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A shout-out to all the single mums this Mother’s Day | London Evening Standard



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other’s Day can be a tough day for a lot of people for a lot of reasons. Those who have lost a mother or a child, those longing to be a mother, those who have a difficult relationship with their mother. But what’s it like for single mums? Here, Rebecca Cox, single mother and blogger at The Mother Edit explains why it’s the best time to be thankful.

Mothering Sunday: the day where kids all over the country are being supervised shakily carrying breakfast in bed up to their mums, handing over cards, presents and flowers, telling mum to relax and take a bath while dad and the kids take care of things downstairs. Unless, that is, you live in one of the millions of single parent households in the UK. If you live in one of those homes (that make up one in four families in the UK), Mothering Sunday looks just about like any other Sunday of the year. You’ll be woken at the crack of dawn with a cry, a shout, a demand for breakfast. Maybe even wet sheets or an exploded nappy to attend to. The possibilities really are endless.

Your first thought on this day may be of all the mums up and down the country receiving their aforementioned breakfast in bed, their cards, their flowers. Of the mums who have a partner to spoil them on days like today and tell them what an amazing job they are doing. Of a former partner who could have taken your beautiful but endlessly demanding child or children downstairs for you so that you could have enjoyed just one simple, blissful moment of peace and quiet. But your second thought should be of the day ahead, the one that you, and you alone have control over. Make it a good one. Not sure how? This one goes out to you.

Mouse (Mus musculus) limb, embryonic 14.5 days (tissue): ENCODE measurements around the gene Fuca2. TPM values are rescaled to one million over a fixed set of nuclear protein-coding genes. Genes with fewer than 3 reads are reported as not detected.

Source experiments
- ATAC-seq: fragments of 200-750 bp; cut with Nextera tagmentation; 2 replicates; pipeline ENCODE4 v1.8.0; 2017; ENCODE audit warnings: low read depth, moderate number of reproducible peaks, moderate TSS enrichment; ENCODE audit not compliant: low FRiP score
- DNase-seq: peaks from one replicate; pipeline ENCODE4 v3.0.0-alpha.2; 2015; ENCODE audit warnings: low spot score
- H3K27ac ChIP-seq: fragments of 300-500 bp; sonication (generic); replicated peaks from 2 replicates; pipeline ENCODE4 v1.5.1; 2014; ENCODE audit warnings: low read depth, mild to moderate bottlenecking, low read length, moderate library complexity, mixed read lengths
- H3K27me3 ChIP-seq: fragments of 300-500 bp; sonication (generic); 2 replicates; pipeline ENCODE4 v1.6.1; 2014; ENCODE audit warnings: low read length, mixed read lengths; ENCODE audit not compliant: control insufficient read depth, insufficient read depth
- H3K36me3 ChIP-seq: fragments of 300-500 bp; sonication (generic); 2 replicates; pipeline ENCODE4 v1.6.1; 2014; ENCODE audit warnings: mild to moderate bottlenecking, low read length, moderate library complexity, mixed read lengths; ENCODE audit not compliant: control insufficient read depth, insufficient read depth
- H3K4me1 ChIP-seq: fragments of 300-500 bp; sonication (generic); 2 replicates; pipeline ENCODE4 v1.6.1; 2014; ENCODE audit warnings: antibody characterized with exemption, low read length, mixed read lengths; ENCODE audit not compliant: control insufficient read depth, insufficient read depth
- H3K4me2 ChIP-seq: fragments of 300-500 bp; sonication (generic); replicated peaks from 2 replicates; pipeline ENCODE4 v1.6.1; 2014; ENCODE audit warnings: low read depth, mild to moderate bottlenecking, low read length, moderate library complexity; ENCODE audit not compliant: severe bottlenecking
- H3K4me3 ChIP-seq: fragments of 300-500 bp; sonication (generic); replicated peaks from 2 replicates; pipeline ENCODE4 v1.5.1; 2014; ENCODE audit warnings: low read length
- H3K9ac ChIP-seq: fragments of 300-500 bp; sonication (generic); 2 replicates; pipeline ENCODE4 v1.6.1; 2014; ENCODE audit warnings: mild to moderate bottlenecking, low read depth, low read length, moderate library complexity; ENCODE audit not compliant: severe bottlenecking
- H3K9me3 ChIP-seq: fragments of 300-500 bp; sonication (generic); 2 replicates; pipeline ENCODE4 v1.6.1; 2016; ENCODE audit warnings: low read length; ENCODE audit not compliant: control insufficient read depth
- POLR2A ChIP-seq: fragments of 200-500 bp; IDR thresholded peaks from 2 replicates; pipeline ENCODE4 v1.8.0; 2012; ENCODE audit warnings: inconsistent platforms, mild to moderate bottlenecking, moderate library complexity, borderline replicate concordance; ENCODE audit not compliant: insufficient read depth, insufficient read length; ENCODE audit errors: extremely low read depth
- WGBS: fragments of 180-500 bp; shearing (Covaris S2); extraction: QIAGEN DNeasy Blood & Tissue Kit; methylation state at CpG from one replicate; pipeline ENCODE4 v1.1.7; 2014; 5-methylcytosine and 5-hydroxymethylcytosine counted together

This is a shout out to all the single mums who feel overwhelmed and lost in motherhood. Use this Mother’s Day to find a little piece of yourself again. Rope in a friend or family member to have your little one for an hour or two and do something that’s just about you. Have a bath, do some online shopping, read a book. Do something completely selfish and don’t feel guilty about it.

This is a shout out to all the single mums who feel incredibly lonely. You’re really not alone at all. Join the Frolo app and find local single parents who are feeling exactly the same way and arrange a meet-up. Last Mother’s Day I went to a Frolo dinner in London and met the most incredible group of single mums who I lean on on a weekly basis for support.

This is a shout out to all the single mums who won’t get to see their children on Mother’s Day. Co-parenting can be incredibly tough sometimes, and if your ex is feeling particularly inflexible you might be without your kids. Book a Mother’s Day treat with the kids to look forward to when you get them back and please, oh please, spend this day doing something completely and utterly self-indulgent.

This is a shout out to all the single mums who never wanted to be single mums. Some people choose a life of solo parenting. Some have it enforced on them. Some have to make incredibly hard choices to escape difficult situations. If you didn’t picture your life this way, Mother’s Day can feel like a stark reminder that you’re doing it ‘wrong’ somehow. You’re not. You stayed. You’re doing the job of two people now. You are officially a superhero. Buy yourself a cape and keep flying high until Father’s Day because dammit, you deserve to celebrate that, too.

And finally, this is a shout out to my mum. Who taught me that not only can you survive being a single mum, you can be the very best mum there is, and graduate on to being the very best Grandma there is, too. Find your single parenting hero, whether it’s your own mum, a friend, a colleague or a celebrity and remember that they’ve been where you are, and not only survived but thrived.

Happy (single) Mother’s Day.



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